Bichsel Christine (2013), Dangerous Divisions: Peace Building in the Borderlands of Post-Soviet Central Asia, in Raeymaekers Timothy, Korf Benedikt (ed.), Palgrave MacMillan, Basingstoke, 145.
Review of: “Government of Paper. The Materiality of Bureaucracy in Urban Pakistan"
Bichsel Christine (2013), Review of: “Government of Paper. The Materiality of Bureaucracy in Urban Pakistan", in Regional Studies, 47(4), 645-646.
Liquid Challenges. Contested Water in Central Asia
Bichsel Christine (2012), Liquid Challenges. Contested Water in Central Asia, in Sustainable Development Law and Policy, XII(1), 24-30.
Review of: “Along the Archival Grain. Epistemic Anxieties and Colonial Common Sense”
Bichsel Christine (2012), Review of: “Along the Archival Grain. Epistemic Anxieties and Colonial Common Sense”, in Journal of Historical Geography, 38(2), 198-199.
Review of: “Making great power identities in Russia. An ethnographic discourse analysis of education at a Russian elite university”
Bichsel Christine (2012), Review of: “Making great power identities in Russia. An ethnographic discourse analysis of education at a Russian elite university”, in Geographica Helvetica, 1-2, 1-2.
The drought does not cause fear'. Irrigation history in Central Asia through James C. Scott's lenses
Bichsel Christine (2012), The drought does not cause fear'. Irrigation history in Central Asia through James C. Scott's lenses, in Revue d'études comparatives Est-Ouest (RECEO), 44(1-2), 73-108.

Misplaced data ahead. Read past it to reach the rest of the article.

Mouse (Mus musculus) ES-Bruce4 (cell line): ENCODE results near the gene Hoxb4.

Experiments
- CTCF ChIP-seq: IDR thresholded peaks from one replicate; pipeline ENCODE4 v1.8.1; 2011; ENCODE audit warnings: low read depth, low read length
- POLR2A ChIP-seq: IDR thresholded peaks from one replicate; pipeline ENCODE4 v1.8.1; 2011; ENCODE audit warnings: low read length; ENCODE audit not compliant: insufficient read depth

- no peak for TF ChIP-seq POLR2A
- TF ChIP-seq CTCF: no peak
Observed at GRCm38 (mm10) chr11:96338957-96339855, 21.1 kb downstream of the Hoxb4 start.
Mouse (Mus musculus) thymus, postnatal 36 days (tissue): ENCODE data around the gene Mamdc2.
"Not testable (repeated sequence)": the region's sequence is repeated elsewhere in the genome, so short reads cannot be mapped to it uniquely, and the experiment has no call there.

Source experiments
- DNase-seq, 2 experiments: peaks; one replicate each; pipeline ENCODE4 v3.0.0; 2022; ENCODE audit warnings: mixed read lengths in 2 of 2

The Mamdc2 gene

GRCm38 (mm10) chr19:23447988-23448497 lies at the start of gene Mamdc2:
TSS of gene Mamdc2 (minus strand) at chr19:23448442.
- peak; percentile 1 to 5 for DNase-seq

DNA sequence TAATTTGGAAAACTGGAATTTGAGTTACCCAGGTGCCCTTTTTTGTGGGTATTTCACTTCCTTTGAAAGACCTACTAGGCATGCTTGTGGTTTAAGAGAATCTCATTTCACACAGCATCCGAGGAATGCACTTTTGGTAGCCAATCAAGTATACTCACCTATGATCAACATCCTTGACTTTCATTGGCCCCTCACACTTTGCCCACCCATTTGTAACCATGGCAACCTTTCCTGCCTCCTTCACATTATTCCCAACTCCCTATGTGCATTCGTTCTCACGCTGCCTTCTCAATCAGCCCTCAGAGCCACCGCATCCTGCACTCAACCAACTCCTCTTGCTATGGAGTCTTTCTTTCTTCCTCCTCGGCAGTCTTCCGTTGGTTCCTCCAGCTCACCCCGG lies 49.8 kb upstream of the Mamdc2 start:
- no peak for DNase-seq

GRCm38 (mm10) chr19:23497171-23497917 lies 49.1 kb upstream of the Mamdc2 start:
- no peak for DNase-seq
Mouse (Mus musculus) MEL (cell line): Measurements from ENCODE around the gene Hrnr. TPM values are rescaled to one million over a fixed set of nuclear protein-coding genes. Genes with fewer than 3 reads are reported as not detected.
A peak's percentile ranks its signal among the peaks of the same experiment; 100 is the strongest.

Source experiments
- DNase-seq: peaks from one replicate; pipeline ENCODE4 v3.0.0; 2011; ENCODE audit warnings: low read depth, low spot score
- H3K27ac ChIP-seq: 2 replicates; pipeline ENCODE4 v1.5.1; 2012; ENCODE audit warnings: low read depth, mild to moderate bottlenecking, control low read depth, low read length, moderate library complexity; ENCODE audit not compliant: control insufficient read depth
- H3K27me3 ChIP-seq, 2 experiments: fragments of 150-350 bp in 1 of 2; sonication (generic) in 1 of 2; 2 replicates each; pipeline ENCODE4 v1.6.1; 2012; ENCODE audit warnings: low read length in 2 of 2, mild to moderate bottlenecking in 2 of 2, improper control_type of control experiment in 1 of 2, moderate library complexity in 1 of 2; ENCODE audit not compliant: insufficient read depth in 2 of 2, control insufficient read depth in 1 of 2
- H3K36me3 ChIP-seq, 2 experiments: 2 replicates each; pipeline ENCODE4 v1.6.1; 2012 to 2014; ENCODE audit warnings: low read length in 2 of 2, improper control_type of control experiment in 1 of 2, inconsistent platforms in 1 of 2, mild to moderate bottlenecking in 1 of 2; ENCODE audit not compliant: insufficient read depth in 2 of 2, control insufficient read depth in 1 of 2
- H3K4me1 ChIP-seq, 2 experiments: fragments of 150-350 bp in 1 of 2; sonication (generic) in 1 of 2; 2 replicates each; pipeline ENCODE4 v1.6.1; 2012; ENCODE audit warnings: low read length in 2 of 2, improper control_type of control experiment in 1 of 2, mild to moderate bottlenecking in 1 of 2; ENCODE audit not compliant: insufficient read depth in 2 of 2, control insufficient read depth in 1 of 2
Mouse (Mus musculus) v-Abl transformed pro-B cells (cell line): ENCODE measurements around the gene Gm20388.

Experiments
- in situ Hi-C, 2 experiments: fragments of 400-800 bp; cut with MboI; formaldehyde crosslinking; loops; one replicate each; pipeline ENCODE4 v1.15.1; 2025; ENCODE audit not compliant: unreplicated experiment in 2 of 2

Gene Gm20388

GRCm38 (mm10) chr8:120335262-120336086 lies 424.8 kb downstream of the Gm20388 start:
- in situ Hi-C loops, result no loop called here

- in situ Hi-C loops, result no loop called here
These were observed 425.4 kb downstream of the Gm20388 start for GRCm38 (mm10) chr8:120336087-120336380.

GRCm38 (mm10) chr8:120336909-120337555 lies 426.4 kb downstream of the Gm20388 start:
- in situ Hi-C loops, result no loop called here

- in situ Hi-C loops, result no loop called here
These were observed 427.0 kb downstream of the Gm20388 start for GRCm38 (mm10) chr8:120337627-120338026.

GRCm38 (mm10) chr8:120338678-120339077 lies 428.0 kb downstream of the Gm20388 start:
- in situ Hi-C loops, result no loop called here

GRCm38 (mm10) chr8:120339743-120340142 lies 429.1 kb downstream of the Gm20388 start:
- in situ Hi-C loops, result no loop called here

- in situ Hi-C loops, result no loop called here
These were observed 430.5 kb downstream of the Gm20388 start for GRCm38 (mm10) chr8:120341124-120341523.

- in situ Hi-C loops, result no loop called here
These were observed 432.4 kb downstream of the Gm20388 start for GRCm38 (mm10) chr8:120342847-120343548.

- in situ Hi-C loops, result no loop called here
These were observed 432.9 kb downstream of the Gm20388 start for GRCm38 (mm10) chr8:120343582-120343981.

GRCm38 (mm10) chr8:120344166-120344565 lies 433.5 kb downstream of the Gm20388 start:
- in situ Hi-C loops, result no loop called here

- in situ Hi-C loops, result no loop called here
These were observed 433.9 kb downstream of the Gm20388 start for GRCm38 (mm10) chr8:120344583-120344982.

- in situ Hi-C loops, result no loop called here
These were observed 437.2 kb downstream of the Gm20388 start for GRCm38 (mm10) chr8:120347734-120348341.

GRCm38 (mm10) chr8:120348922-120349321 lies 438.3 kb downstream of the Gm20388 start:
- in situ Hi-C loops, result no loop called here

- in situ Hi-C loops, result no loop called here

Land, Water, and Ecology
Bichsel Christine, Mukhabbatov Kholnazar, Sherfedinov Lenzi (2011), Land, Water, and Ecology, in S. Frederick Starr (ed.), 253-277.
Review of: “Space, Place, and Power in Modern Russia. Essays in the New Spatial History”
Bichsel Christine (2011), Review of: “Space, Place, and Power in Modern Russia. Essays in the New Spatial History”, in Ab Imperio, 2, 372-377.
Review of: “The Transformation of Tajikistan. The Sources of Statehood.”
Bichsel Christine, Review of: “The Transformation of Tajikistan. The Sources of Statehood.”, in Europe-Asia Studies.

Collaboration

Group / person Country
Types of collaboration
Lehrstuhl für Neuere und Neuste Geschichte, Friedrich-Alexander-Universität, Erlangen-Nürnberg Germany (Europe)
- in-depth/constructive exchanges on approaches, methods or results
- Publication
NCCR Nord-Süd Tajikistan (Asia)
- Research Infrastructure
Institut für Geographie, Russische Adademie der Wissenschaften Russia (Europe)
- in-depth/constructive exchanges on approaches, methods or results
- Publication
University of Central Asia Kyrgyzstan (Asia)
- in-depth/constructive exchanges on approaches, methods or results
Institut für Neuere und Osteuropäische Geschichte, Universität Freiburg Germany (Europe)
- in-depth/constructive exchanges on approaches, methods or results
Osteuropainstitut, Universität Basel Switzerland (Europe)
- in-depth/constructive exchanges on approaches, methods or results
NCCR Nord-Süd Switzerland (Europe)
- in-depth/constructive exchanges on approaches, methods or results
- Research Infrastructure
Institut für Geographie, Abteilung für Humangeographie, Universität Zürich Switzerland (Europe)
- in-depth/constructive exchanges on approaches, methods or results
- Publication
Kulturgeographie, Universität Bern, Switzerland Switzerland (Europe)
- in-depth/constructive exchanges on approaches, methods or results
Departement für Humangeographie, Universität Padova Italy (Europe)
- in-depth/constructive exchanges on approaches, methods or results
Ethnologisches Seminar, Universität Zürich Switzerland (Europe)
- in-depth/constructive exchanges on approaches, methods or results
Departement für Zeit, Raum, Bilder, Gesellschaft, Universität Verona Italy (Europe)